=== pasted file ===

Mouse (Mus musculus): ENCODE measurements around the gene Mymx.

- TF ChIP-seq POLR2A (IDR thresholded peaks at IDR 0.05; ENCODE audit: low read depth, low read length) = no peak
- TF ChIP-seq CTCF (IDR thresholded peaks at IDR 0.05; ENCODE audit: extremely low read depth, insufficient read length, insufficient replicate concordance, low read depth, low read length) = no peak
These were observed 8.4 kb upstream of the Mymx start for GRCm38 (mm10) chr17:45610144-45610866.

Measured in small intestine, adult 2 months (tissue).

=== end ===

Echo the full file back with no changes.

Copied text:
Mouse (Mus musculus): ENCODE measurements around the gene Mymx.

- TF ChIP-seq POLR2A (IDR thresholded peaks at IDR 0.05; ENCODE audit: low read depth, low read length) = no peak
- TF ChIP-seq CTCF (IDR thresholded peaks at IDR 0.05; ENCODE audit: extremely low read depth, insufficient read length, insufficient replicate concordance, low read depth, low read length) = no peak
These were observed 8.4 kb upstream of the Mymx start for GRCm38 (mm10) chr17:45610144-45610866.

Measured in small intestine, adult 2 months (tissue).